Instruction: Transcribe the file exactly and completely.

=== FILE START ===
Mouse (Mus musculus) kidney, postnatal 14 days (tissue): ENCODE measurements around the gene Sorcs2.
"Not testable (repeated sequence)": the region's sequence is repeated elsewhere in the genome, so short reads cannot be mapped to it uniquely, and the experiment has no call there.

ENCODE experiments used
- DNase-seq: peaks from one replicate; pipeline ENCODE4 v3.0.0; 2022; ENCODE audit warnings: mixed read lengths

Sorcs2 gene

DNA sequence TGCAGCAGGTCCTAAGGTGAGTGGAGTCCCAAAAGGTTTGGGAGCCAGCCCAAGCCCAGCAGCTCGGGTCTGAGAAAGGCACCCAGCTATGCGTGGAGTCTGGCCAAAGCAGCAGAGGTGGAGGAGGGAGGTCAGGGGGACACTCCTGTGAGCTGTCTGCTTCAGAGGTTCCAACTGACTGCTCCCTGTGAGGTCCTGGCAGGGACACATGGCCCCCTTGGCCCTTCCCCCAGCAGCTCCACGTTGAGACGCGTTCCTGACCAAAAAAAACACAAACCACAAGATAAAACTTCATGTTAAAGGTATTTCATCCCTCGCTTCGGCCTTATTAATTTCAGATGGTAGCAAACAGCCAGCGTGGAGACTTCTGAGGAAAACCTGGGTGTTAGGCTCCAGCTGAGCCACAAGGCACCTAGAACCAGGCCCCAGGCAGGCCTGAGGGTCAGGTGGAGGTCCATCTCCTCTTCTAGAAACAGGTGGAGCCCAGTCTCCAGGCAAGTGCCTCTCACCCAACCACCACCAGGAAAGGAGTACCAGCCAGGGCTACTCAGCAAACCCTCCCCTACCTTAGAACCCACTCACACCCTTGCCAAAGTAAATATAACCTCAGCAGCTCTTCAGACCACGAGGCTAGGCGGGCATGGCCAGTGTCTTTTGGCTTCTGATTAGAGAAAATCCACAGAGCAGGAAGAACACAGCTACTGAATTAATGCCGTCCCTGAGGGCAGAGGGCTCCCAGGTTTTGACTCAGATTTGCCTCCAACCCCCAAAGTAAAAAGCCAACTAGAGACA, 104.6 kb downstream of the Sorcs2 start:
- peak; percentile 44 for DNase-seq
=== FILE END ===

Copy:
Mouse (Mus musculus) kidney, postnatal 14 days (tissue): ENCODE measurements around the gene Sorcs2.
"Not testable (repeated sequence)": the region's sequence is repeated elsewhere in the genome, so short reads cannot be mapped to it uniquely, and the experiment has no call there.

ENCODE experiments used
- DNase-seq: peaks from one replicate; pipeline ENCODE4 v3.0.0; 2022; ENCODE audit warnings: mixed read lengths

Sorcs2 gene

DNA sequence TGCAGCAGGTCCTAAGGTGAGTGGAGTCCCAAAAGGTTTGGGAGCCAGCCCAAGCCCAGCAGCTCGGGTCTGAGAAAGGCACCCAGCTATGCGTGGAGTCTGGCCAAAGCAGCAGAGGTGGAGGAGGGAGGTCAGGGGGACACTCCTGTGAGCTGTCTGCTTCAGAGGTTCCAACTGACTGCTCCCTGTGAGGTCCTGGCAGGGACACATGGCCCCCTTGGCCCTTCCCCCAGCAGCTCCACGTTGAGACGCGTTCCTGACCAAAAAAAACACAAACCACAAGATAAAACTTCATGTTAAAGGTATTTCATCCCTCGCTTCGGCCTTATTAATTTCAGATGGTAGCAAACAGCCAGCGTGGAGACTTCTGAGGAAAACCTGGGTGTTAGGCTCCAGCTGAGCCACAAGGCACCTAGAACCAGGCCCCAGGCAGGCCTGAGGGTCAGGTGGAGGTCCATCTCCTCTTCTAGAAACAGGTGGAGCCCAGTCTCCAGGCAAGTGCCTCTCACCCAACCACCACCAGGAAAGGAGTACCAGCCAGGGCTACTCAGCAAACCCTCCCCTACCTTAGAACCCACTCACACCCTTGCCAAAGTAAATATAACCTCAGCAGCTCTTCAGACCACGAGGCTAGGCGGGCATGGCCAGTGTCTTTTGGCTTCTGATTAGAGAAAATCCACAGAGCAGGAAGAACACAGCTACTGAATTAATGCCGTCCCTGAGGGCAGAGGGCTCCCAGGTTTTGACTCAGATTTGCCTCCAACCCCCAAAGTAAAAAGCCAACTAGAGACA, 104.6 kb downstream of the Sorcs2 start:
- peak; percentile 44 for DNase-seq